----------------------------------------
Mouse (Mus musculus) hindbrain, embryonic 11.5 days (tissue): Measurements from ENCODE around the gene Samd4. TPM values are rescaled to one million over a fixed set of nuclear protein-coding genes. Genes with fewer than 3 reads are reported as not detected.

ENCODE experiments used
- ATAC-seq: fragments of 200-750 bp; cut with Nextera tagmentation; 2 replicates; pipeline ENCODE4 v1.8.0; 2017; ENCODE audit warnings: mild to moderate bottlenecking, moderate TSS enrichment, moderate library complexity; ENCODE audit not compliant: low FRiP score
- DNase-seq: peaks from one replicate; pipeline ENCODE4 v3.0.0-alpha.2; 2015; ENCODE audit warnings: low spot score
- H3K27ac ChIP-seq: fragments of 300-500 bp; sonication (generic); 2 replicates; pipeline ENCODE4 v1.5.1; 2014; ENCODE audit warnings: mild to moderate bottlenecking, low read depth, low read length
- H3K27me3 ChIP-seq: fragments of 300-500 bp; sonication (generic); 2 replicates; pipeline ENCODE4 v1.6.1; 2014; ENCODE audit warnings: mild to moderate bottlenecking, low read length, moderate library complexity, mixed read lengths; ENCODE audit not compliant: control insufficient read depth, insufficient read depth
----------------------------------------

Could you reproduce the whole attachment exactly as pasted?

Mouse (Mus musculus) hindbrain, embryonic 11.5 days (tissue): Measurements from ENCODE around the gene Samd4. TPM values are rescaled to one million over a fixed set of nuclear protein-coding genes. Genes with fewer than 3 reads are reported as not detected.

ENCODE experiments used
- ATAC-seq: fragments of 200-750 bp; cut with Nextera tagmentation; 2 replicates; pipeline ENCODE4 v1.8.0; 2017; ENCODE audit warnings: mild to moderate bottlenecking, moderate TSS enrichment, moderate library complexity; ENCODE audit not compliant: low FRiP score
- DNase-seq: peaks from one replicate; pipeline ENCODE4 v3.0.0-alpha.2; 2015; ENCODE audit warnings: low spot score
- H3K27ac ChIP-seq: fragments of 300-500 bp; sonication (generic); 2 replicates; pipeline ENCODE4 v1.5.1; 2014; ENCODE audit warnings: mild to moderate bottlenecking, low read depth, low read length
- H3K27me3 ChIP-seq: fragments of 300-500 bp; sonication (generic); 2 replicates; pipeline ENCODE4 v1.6.1; 2014; ENCODE audit warnings: mild to moderate bottlenecking, low read length, moderate library complexity, mixed read lengths; ENCODE audit not compliant: control insufficient read depth, insufficient read depth